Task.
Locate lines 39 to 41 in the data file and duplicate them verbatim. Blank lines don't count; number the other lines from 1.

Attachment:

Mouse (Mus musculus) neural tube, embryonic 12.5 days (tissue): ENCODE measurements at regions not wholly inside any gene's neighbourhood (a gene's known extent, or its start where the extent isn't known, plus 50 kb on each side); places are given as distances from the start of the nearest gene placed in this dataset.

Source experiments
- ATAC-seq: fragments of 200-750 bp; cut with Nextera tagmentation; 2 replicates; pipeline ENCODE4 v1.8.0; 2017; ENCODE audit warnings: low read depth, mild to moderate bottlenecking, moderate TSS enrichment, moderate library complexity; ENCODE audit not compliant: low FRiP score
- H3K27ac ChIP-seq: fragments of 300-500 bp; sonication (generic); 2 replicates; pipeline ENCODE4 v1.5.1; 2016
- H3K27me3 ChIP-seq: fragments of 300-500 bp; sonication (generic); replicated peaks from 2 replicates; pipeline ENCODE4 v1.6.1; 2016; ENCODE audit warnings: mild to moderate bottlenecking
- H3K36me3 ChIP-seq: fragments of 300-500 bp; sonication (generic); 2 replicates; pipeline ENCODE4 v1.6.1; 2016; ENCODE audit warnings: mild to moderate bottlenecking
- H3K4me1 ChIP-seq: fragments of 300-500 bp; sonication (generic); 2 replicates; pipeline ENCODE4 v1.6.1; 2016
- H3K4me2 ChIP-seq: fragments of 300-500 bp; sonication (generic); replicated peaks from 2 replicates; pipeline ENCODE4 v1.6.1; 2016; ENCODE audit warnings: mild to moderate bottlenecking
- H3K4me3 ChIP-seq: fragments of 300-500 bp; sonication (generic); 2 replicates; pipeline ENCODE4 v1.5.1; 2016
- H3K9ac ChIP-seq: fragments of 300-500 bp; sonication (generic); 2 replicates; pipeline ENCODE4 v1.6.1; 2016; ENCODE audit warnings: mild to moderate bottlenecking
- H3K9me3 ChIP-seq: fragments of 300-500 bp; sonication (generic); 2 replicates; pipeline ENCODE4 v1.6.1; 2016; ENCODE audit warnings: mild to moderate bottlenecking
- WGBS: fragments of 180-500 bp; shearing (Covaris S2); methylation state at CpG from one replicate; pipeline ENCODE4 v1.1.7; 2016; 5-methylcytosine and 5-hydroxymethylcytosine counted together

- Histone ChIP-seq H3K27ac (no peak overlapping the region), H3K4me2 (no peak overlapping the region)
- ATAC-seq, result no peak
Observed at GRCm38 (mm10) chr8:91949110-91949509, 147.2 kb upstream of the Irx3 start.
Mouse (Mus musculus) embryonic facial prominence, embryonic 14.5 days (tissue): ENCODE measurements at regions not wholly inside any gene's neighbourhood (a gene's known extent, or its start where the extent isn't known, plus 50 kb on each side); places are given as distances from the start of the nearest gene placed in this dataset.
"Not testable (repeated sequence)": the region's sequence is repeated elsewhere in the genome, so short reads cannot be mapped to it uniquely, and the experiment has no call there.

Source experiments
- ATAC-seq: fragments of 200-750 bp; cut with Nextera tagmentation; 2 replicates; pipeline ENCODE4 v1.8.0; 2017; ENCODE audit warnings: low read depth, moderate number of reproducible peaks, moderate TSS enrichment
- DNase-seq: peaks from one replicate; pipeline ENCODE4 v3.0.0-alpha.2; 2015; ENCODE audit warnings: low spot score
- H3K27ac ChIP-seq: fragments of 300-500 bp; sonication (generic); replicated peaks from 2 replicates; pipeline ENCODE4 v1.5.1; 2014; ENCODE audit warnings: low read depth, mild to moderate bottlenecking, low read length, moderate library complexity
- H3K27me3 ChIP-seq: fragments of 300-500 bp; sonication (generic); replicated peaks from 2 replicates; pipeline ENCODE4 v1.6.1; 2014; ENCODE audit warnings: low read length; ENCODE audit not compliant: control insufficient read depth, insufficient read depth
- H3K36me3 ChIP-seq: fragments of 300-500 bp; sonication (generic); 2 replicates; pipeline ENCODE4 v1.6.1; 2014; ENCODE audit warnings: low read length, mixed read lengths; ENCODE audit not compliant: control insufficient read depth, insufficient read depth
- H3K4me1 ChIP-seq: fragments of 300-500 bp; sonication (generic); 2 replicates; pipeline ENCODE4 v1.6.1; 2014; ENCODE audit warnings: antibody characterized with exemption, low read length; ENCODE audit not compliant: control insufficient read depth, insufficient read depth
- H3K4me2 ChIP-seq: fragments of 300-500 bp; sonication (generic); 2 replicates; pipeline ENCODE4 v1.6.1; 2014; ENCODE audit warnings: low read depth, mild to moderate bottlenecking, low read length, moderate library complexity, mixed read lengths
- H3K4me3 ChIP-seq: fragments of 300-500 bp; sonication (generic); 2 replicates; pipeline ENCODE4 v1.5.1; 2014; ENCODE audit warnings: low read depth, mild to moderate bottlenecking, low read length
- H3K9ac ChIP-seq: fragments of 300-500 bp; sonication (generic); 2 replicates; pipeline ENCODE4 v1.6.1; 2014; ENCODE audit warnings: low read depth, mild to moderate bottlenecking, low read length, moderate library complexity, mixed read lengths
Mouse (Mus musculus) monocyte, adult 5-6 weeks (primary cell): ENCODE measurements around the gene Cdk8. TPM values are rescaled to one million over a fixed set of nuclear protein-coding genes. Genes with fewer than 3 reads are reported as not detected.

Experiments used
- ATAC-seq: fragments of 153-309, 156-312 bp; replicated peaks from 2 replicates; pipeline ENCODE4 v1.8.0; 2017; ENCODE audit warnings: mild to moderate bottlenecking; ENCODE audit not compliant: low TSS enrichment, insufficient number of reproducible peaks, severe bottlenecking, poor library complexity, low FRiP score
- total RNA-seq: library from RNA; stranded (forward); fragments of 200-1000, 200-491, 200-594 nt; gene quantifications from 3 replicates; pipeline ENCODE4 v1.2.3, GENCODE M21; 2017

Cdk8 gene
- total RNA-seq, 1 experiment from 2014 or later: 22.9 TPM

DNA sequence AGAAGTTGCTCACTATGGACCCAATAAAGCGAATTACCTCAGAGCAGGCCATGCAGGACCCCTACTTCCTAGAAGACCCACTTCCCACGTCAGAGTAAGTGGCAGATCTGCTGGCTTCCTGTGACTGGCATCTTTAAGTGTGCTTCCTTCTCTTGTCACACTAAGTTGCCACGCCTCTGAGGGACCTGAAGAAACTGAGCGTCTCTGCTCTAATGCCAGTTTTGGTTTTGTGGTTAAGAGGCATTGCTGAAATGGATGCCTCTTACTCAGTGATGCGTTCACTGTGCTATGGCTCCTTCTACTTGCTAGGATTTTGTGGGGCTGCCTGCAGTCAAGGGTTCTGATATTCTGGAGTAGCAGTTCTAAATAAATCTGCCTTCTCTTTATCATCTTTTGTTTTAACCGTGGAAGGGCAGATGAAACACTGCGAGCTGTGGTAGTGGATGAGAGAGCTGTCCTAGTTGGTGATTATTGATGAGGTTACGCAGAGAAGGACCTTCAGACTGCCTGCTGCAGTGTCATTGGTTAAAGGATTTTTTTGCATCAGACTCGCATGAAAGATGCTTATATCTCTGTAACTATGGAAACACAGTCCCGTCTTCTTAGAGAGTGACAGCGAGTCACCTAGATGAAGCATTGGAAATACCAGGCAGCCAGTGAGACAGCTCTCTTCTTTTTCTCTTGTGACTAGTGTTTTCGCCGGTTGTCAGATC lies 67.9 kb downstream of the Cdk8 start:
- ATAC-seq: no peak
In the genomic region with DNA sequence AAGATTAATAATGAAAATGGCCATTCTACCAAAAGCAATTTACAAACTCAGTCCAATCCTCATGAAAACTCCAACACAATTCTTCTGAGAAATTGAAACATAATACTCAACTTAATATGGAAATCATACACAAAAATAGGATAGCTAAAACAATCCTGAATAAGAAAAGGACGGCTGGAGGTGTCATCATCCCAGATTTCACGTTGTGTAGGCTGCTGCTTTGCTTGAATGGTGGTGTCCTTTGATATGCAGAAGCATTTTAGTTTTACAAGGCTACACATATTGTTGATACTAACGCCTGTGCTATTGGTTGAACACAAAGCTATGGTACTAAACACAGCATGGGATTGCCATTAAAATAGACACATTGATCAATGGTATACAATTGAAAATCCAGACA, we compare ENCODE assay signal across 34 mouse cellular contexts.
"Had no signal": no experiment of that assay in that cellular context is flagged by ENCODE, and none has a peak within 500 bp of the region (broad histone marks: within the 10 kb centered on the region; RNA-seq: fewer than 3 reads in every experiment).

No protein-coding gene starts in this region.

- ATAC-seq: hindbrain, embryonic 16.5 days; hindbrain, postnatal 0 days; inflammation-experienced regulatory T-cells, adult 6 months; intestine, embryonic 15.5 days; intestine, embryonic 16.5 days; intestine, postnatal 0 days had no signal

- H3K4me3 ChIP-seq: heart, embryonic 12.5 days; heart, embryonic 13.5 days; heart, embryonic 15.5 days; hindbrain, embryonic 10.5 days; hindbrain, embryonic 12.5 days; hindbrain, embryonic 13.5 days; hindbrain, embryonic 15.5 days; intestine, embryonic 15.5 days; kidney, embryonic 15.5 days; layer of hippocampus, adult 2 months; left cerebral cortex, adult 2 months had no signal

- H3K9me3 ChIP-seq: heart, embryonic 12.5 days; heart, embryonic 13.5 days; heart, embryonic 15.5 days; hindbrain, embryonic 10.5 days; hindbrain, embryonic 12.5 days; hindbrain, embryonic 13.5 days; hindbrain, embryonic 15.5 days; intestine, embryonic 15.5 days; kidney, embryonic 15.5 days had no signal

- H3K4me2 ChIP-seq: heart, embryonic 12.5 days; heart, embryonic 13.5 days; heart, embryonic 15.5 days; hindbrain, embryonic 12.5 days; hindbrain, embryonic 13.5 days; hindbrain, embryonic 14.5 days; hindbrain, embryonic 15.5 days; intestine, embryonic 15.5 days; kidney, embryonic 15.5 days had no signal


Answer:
- ATAC-seq: hindbrain, embryonic 16.5 days; hindbrain, postnatal 0 days; inflammation-experienced regulatory T-cells, adult 6 months; intestine, embryonic 15.5 days; intestine, embryonic 16.5 days; intestine, postnatal 0 days had no signal

- H3K4me3 ChIP-seq: heart, embryonic 12.5 days; heart, embryonic 13.5 days; heart, embryonic 15.5 days; hindbrain, embryonic 10.5 days; hindbrain, embryonic 12.5 days; hindbrain, embryonic 13.5 days; hindbrain, embryonic 15.5 days; intestine, embryonic 15.5 days; kidney, embryonic 15.5 days; layer of hippocampus, adult 2 months; left cerebral cortex, adult 2 months had no signal

- H3K9me3 ChIP-seq: heart, embryonic 12.5 days; heart, embryonic 13.5 days; heart, embryonic 15.5 days; hindbrain, embryonic 10.5 days; hindbrain, embryonic 12.5 days; hindbrain, embryonic 13.5 days; hindbrain, embryonic 15.5 days; intestine, embryonic 15.5 days; kidney, embryonic 15.5 days had no signal